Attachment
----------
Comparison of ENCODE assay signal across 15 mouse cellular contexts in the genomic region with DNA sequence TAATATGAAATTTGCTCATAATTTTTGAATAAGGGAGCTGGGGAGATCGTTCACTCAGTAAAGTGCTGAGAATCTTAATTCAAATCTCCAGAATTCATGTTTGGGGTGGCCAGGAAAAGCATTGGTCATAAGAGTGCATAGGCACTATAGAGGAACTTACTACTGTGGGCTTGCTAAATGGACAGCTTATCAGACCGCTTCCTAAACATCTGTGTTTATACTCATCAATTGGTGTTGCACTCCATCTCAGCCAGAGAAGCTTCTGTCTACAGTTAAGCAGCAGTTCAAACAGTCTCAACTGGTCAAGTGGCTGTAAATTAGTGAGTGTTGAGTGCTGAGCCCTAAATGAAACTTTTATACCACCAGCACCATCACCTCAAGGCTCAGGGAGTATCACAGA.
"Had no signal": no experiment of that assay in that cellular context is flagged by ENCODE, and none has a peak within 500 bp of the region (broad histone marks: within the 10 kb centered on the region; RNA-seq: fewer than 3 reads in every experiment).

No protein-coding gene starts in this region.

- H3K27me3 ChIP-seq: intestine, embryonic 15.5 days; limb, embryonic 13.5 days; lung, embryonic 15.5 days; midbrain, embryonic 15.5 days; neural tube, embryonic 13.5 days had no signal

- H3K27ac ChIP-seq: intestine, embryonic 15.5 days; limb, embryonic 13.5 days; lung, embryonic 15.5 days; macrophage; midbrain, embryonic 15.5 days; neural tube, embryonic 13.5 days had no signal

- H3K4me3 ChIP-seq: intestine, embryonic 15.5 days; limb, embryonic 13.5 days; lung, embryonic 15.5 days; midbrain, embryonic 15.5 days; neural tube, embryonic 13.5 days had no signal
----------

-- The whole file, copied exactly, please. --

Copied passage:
Comparison of ENCODE assay signal across 15 mouse cellular contexts in the genomic region with DNA sequence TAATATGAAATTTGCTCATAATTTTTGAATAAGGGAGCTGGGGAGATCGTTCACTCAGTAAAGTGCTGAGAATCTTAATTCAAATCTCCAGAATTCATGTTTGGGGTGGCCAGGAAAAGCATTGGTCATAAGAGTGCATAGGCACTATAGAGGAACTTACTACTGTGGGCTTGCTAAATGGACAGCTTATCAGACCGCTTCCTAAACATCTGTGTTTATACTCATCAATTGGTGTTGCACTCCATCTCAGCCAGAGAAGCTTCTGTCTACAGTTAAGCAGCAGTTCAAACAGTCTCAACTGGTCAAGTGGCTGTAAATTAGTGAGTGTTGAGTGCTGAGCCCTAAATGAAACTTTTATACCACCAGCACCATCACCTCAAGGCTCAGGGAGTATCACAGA.
"Had no signal": no experiment of that assay in that cellular context is flagged by ENCODE, and none has a peak within 500 bp of the region (broad histone marks: within the 10 kb centered on the region; RNA-seq: fewer than 3 reads in every experiment).

No protein-coding gene starts in this region.

- H3K27me3 ChIP-seq: intestine, embryonic 15.5 days; limb, embryonic 13.5 days; lung, embryonic 15.5 days; midbrain, embryonic 15.5 days; neural tube, embryonic 13.5 days had no signal

- H3K27ac ChIP-seq: intestine, embryonic 15.5 days; limb, embryonic 13.5 days; lung, embryonic 15.5 days; macrophage; midbrain, embryonic 15.5 days; neural tube, embryonic 13.5 days had no signal

- H3K4me3 ChIP-seq: intestine, embryonic 15.5 days; limb, embryonic 13.5 days; lung, embryonic 15.5 days; midbrain, embryonic 15.5 days; neural tube, embryonic 13.5 days had no signal